Ryan Adams, ‘Demolition’ (Lost Highway)
If rock’n’roll were high school, Ryan Adams would be the faintly irritating yet firecracker-hot 2001 valedictorian–acing history, kicking it with that cute young chem teacher, cruising local college girls, spinning righteous bullshit in the parking lot.
His streak began with 2000’s Heartbreaker, an indie gem that opened with an argument over Morrissey’s “Suedehead,” nodded to Dylan old and new, and even got dour Dust Bowlers Gillian Welch and David Rawlings to rock out. Then his mid-’90s alt-country band, Whiskeytown, dropped its impressive swan song, Pneumonia. Finally, there was the flag-wrapped, major-label Gold, with the serendipitous “New York, New York”–a Mellencamp-y love letter to the city featuring a video shot in the shadow of the Twin Towers a few days before September 11. By year’s end, Adams had befriended Elton John (father figure to many overachieving rock and rap boys) and dated Winona Ryder (a rite of passage for many of those same boys).
All this apparently left him feeling mighty ambitious, and he crowed to a few too many journalists that he had four albums ready for 2002. But given the economy, he has (wisely) downscaled. A single disc culled from those LP sessions, Demolition is a fairly humble set that plays more to No Depression readers than VH1 viewers, conjuring college radio as Gold did vintage ’70s AOR.
Like Gold, it plays its trump first: “Nuclear” is a freshman-week anthem for the ages, with a melody that soars over the quad like a 165g Frisbee launched from a third-floor dorm window. “This / Is where the summer ends / In a flash of pure destruction” he croons in an immaculate Paul Westerberg nicotine-phlegm gargle, with a woozy pedal steel added as Southern-man territorial pissing. It’s Adams at his soulful,hyperstudious peak.
There’s similar brilliance scattered across Demolition. See the faltering melody of “Cry on Demand,” a heartbreaker on which he pushes his voice up into the blue-sky range of Texas alt-country forebear Jimmie Dale Gilmore. There’s the similarly fragile “Tomorrow,” an aching ballad with Welch that nearly nods into a morphine reverie. And “Tennessee Sucks” is important proof that the songwriter doesn’t worship every locale he visits. I mean, from “Macon, Georgia County Line” and “Oh My Sweet Carolina” to “New York, New York” and “Dear Chicago,” Adams sends more regional shoutouts than the most market-savvy hip-hopper.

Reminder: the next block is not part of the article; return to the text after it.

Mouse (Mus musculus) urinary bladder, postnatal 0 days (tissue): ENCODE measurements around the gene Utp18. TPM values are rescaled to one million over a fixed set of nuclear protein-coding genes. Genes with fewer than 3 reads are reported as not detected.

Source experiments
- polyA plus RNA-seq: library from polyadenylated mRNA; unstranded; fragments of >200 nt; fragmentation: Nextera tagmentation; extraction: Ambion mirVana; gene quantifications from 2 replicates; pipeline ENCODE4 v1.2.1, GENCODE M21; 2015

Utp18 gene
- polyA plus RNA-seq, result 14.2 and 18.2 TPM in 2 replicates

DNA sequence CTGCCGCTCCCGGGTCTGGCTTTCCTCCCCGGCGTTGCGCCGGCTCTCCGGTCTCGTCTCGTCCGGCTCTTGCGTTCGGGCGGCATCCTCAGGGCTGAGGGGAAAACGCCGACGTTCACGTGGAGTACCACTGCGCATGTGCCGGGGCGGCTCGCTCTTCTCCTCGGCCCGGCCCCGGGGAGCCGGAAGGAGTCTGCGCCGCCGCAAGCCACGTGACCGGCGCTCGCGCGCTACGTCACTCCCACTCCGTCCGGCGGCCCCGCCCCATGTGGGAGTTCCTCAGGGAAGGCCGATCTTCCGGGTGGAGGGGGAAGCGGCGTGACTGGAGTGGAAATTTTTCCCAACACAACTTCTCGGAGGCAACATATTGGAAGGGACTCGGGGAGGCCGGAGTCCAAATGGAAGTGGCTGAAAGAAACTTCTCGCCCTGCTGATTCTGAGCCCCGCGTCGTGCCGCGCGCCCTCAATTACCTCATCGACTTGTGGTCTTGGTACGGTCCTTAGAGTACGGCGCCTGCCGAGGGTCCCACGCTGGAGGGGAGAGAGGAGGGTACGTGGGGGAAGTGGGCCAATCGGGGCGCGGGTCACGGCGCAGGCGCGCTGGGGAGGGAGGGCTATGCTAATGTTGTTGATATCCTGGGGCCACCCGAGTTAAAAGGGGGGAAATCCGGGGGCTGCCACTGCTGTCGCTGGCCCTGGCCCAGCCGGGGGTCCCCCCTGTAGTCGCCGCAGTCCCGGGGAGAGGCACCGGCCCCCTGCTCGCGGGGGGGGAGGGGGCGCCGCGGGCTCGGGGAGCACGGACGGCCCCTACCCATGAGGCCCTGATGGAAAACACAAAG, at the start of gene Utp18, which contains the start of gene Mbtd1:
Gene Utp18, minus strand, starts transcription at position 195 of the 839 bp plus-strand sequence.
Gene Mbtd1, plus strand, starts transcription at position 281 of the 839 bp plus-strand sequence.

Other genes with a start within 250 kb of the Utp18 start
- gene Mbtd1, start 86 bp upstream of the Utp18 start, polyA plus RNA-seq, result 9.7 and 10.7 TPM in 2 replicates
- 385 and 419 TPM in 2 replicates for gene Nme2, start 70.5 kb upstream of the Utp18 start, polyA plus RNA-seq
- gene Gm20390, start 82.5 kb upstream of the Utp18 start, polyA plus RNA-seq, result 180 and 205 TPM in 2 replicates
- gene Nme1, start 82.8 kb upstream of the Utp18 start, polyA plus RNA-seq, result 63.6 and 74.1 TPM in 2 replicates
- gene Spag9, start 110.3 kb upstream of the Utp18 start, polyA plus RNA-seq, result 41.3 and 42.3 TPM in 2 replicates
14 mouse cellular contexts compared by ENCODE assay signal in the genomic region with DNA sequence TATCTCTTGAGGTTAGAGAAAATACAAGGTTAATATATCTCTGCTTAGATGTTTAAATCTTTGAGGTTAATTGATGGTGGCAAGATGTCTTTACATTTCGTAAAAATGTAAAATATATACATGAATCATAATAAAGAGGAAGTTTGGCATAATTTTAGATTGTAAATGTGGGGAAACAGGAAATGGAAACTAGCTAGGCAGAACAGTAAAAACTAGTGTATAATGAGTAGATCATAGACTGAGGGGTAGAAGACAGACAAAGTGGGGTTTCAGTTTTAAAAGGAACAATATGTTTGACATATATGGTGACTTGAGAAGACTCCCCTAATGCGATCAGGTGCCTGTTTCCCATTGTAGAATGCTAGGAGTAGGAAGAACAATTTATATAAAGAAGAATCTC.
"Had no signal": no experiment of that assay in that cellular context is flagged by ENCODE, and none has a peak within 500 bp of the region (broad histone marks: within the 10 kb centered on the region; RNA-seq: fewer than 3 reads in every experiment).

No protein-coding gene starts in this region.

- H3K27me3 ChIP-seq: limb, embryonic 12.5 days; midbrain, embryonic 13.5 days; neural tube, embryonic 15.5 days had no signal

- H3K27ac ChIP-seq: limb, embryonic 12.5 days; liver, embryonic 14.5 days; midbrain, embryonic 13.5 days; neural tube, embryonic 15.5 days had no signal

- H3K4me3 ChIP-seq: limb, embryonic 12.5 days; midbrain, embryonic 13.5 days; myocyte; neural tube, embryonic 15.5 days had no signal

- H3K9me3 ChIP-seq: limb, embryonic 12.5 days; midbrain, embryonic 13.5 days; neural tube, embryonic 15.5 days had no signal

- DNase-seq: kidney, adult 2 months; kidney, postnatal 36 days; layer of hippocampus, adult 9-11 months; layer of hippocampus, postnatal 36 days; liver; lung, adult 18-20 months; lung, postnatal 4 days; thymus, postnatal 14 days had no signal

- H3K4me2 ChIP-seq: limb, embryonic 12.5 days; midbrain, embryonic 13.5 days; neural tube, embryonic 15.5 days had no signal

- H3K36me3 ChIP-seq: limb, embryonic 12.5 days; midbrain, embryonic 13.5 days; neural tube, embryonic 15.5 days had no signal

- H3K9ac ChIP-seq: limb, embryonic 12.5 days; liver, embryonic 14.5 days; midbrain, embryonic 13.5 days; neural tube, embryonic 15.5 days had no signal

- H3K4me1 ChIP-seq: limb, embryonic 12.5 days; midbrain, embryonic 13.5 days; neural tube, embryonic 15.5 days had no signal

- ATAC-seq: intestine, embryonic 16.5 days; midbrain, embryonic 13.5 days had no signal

Like Gold, however, Demolition suffers from a versatility that can seem precocious and unfocused. Lesser tracks often come off like mimicry; he begins “Jesus (Don’t Touch My Baby)” with a sepulchral murmur that tries to out-Leonard Cohen Leonard Cohen. And while there’s nothing wrong with sensitivity, lines like “I’m the rag-doll boy with broken eyes” (“She Wants to Play Hearts”) are pushing it.
Demolition ultimately plays like what it is–a shuffle mix of sessions–but it holds together better as an LP thanGold. There’s more logic to the sequencing, and it isn’t trying quite so hard to prove its mettle; the very fact that Adams was able to edit himself down to 13 tracks from a potential four-CD set is a good sign. He’s clearly passed his entrance exams at this point; if he hasn’t yet channeled his Phi Beta Kappa promise into the perfect LP, give him time. There are still classes to audit, beds to warm, and heartbreaks to weather.